Thursday, April 30, 2020
Thinking of You
Despite the fact that I got snowed on while bird watching earlier this week and it's an as-warm-as-it-gets-in-April high 50s, it feels like summer here. The kind of summer no one has experienced since circa 1982, where days unspool one after the other with no real demarcation between one and the next. I can almost hear a housefly buzzing halfheartedly against the screen and taste Country Time Lemonade mixed with tapwater in a tall glass of translucent red plastic.
My job has ended for the season, as it would have without the pandemic, and my life's not that much different than it would have otherwise been, except my kids are home and I don't ever go anywhere. M works afternoons at the farm store, boxing up curbside pickup orders. In the morning he challenges his brothers to endless two-square tournaments. E has been pulling up the roots of weeds and small trees in the yard, expanding the lawn and making a duck-friendly copse of carefully thinned sumcac trees. Z is building a sailboat out of an old canoe. Both are energetically avoiding any acknowledgement that school is, indeed, still in session. They may have reached that "useful boredom" stage, the absense of which has been lamented by so many child phsychologists and educators.
I, meanwhile, cycle between extreme anxiety and relaxed acceptance, while my two volunteer "jobs" help me keep a toehold in civilization via zoom meetings and reams of emails. It is, I know, outrageously unfair how unevenly the burden of this disease has been distributed, not only between those who are getting sick and dying and those who are merely bored at home, but also between those whose work load has been catapulted into the stratosphere—health care workers and teachers especially—and those toward whom endless articles about how to keep busy and stay sane while home with nothing to do are geared. Which adds another stage to my cycle—guilt, because I'm one of those, not bored, not in need of someone to tell me what to do, but not on the terrible front lines or trying to wranle 30 students from afar (having mostly failed to wrangle the two students who live with me, I know how hard their job is).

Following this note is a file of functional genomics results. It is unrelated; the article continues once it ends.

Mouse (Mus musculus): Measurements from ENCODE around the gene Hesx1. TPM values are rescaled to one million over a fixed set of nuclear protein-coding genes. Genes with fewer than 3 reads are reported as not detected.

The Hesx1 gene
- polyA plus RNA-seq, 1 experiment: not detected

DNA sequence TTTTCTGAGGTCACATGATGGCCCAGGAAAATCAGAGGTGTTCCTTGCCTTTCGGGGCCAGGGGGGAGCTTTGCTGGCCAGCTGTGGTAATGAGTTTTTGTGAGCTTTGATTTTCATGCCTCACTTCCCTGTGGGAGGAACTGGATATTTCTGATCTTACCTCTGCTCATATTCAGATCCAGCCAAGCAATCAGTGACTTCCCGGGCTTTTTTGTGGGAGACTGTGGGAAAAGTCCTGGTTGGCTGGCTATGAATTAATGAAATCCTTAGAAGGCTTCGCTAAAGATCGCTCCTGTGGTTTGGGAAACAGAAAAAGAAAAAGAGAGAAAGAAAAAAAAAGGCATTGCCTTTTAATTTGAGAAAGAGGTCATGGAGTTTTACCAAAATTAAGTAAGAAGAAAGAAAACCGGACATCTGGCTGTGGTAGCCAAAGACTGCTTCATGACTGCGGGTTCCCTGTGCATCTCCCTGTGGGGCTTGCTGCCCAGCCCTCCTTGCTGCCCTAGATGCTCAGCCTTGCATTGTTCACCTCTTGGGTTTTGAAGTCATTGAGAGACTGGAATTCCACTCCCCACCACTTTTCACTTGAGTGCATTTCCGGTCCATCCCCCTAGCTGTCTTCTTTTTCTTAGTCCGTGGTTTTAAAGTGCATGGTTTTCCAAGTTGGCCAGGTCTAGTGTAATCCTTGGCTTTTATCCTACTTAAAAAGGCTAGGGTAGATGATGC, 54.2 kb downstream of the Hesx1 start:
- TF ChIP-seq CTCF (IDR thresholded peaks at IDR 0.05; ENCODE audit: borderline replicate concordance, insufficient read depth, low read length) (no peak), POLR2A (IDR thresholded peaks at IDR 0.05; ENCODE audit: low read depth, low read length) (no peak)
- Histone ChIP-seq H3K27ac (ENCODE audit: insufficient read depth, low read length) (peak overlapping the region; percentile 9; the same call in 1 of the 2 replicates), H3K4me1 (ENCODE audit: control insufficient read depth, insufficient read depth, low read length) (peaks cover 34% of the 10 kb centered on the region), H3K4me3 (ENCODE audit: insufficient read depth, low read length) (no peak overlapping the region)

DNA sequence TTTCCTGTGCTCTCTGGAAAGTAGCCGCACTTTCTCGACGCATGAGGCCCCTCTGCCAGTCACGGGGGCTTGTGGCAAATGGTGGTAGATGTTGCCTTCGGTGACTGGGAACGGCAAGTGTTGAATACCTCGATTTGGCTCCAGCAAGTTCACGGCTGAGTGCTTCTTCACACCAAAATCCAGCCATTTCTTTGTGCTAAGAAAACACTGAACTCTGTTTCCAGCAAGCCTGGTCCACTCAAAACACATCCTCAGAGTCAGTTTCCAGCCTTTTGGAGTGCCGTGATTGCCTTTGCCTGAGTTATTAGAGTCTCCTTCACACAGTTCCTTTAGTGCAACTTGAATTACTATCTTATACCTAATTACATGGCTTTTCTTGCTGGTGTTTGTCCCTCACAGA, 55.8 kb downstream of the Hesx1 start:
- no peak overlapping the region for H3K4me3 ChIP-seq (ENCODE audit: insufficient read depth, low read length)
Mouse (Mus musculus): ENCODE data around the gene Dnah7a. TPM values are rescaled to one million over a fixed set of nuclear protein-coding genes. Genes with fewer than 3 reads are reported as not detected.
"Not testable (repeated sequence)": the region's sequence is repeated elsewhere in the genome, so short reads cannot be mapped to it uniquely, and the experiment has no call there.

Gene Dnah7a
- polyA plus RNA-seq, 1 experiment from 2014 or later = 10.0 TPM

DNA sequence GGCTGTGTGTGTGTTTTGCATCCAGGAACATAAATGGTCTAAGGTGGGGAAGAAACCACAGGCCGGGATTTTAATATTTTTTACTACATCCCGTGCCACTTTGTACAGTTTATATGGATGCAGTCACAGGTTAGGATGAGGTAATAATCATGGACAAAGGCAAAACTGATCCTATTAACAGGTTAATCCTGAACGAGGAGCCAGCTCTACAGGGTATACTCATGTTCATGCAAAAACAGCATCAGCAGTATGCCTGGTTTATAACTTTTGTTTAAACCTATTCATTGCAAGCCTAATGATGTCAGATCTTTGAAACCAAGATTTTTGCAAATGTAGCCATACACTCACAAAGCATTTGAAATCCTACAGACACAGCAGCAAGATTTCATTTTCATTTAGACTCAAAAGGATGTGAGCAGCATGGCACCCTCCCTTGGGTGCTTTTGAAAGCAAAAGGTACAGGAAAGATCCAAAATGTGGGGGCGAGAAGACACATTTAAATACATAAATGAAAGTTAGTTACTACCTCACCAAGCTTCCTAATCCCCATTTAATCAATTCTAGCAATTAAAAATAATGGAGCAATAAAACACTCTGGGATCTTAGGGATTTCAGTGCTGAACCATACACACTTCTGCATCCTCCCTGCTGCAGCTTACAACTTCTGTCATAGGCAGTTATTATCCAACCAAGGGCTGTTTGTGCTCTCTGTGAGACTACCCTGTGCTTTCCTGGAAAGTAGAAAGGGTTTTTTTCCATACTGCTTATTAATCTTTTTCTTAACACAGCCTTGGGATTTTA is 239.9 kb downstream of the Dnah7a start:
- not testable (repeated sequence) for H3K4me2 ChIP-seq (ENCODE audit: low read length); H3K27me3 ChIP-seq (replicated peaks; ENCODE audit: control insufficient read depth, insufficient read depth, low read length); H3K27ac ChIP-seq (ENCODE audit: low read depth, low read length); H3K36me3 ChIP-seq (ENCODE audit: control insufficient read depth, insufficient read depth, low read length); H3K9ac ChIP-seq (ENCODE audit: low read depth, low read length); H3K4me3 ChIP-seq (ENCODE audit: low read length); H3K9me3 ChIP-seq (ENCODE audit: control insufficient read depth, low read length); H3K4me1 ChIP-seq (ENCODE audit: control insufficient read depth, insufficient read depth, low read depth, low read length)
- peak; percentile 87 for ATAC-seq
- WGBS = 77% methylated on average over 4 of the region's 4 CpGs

So I seek a balance—don't lose sight of those who are facing extrememe hardships, but don't dwell on things outside your control. Stay home, wear a mask, try to make the best of it, and hold dear ones tight, even if it's from six feet, or six hundred miles, away.
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